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Mandarin vs Cantonese vs Chinese: Key Differences You Better Know

China is a vast country covering an area equal to the size of Europe with a huge and diverse population exceeding 1.4 billion people. It’s incredible to have 300+ languages spoken in one country. In this article, we will compare Mandarin vs Cantonese, two of the most common languages in China. 

Chinese vs Mandarin

Is Chinese Mandarin? Or, to rephrase a better question, is Chinese and Mandarin the same?

The simple answer is NO.

Although Chinese and Mandarin are often used interchangeably by foreigners, they are two different linguistic concepts. When people unfamiliar with Chinese culture and sociology from outside of China refer to Chinese, what they’re indicating is, in most cases, Mandarin. However, the fact is Mandarin is only a dialect in the whole Chinese language family, which contains up to 302 varieties of languages and dialects. Among those varieties, some are mutually intelligible to one another, while some are unintelligible to speakers from other ethnic groups.

It’s natural for foreigners to take Mandarin for Chinese given the fact that it is the official language of China and approximately 62% of China’s population speaks Mandarin in their everyday life. You can think of Chinese as an umbrella covering all the language and dialect groups spoken by Chinese people, including two of the most common ones: Mandarin and Cantonese. 

Mandarin vs Cantonese - what are they?

So you’ve had a general understanding of Mandarin vs Chinese. Now it’s time to move on to the comparison between the most prestigious languages in China – Mandarin and Cantonese. We will break down the similarities and differences in terms of their definitions, pronunciations, vocabulary and grammar, characters, romanization systems, and more.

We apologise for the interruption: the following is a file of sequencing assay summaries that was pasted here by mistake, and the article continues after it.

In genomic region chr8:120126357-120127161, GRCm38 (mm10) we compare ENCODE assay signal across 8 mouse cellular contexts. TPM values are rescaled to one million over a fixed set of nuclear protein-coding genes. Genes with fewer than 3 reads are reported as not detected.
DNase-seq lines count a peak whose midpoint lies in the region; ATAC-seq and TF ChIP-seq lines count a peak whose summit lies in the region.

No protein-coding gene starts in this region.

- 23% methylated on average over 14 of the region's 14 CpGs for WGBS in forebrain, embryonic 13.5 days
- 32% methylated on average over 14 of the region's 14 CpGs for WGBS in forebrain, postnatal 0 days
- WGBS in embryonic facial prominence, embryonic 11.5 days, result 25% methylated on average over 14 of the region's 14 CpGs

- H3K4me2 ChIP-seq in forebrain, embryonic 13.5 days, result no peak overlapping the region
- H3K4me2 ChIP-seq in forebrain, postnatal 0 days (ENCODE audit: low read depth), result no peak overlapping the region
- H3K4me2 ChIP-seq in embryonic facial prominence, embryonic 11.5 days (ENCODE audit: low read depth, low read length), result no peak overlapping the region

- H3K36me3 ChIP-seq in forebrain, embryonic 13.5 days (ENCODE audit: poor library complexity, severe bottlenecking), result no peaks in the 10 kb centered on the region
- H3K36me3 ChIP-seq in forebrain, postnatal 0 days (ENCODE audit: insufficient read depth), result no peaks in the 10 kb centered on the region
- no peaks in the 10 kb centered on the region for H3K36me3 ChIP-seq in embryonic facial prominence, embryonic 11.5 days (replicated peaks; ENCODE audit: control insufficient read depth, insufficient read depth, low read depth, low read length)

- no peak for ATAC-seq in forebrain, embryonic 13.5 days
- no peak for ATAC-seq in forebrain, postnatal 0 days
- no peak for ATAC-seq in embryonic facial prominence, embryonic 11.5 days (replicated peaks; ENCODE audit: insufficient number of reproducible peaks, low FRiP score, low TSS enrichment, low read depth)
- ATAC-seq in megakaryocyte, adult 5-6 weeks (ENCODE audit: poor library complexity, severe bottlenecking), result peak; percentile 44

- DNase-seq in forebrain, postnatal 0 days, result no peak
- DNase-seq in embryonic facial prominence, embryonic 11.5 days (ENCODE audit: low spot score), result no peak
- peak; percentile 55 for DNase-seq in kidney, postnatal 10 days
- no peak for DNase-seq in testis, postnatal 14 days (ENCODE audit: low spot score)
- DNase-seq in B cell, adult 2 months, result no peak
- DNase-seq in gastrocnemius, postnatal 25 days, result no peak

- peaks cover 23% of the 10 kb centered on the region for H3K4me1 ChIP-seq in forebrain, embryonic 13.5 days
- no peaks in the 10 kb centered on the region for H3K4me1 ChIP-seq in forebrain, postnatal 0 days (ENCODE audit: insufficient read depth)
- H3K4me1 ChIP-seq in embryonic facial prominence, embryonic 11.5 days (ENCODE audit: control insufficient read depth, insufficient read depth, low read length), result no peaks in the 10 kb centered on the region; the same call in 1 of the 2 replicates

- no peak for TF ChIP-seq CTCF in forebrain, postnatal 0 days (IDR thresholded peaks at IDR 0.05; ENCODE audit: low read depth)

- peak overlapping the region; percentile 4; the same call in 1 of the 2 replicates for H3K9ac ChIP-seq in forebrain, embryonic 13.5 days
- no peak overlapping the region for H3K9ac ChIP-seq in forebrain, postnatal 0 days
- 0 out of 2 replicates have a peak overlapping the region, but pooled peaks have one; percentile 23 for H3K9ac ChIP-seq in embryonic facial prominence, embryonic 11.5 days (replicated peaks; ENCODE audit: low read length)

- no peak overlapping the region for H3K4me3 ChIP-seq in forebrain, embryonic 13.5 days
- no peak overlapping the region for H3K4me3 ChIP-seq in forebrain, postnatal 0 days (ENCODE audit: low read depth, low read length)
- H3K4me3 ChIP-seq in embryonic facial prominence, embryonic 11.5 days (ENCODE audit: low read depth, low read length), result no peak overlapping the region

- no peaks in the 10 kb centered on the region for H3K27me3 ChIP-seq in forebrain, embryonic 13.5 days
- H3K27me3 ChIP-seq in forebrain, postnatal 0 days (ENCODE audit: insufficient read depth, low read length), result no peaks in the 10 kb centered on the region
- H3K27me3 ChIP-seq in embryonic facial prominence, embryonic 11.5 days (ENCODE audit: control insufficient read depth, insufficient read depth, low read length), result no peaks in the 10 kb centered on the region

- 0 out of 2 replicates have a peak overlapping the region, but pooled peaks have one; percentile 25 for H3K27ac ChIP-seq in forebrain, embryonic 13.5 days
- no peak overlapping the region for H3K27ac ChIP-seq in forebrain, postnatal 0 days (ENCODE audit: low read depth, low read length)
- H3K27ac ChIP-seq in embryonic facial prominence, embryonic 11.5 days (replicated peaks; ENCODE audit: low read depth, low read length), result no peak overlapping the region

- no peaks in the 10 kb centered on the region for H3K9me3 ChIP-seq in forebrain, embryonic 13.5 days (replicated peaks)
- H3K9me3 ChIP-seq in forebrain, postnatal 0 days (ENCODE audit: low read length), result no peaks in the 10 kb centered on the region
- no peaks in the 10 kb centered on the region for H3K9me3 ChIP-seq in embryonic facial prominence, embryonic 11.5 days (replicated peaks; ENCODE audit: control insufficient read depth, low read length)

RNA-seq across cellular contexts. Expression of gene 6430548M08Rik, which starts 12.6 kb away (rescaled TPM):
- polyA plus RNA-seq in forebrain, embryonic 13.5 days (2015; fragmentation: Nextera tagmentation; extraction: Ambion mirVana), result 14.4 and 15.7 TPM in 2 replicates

First and foremost, what is Mandarin and Cantonese language?

What is Mandarin Language?

Mandarin is neither a language nor a dialect, but a group of Chinese dialects spoken across north and southwestern China, as well as Taiwan, Singapore, and Malaysia. Mandarin Chinese encompasses a variety of dialects, including Beijing Mandarin, Taiwanese Mandarin, Northeastern Mandarin, Jilu Mandarin, Jiaoliao Mandarin, Zhongyuan Mandarin, Lanyin Mandarin, Lower Yangtze Mandarin, and Southwestern Mandarin.

Apart from being the lingua franca in China, (Standard) Mandarin is also one of the six official languages of the United Nations, along with Arabic, English, French, Russian, and Spanish.

Outside mainland China, Mandarin is also used as the only official language of Taiwan and one of the four official languages of Singapore.

What is Cantonese?

Is Cantonese Chinese?

Big yes.

Cantonese is an East Asian language within the Sinitic branch of the Sino-Tibetan languages spoken in southern China and its neighboring areas. It is the most widely spoken language after Mandarin with over 80 million native speakers. Cantonese is also a language that has derived multiple dialects, such as Guangzhou (Canton), Bobai, Cangwu, Gaolei (Gaoyang), Ping, Guinan, Qinlian, Tengxian, Yangjiang, and Siyi (Hoisan, Schleiyip, Seiyip, Taishan, Toisan). Among these dialects, the most prestigious one is Guangzhou (Canton) dialect, which is also perceived as Standard Cantonese.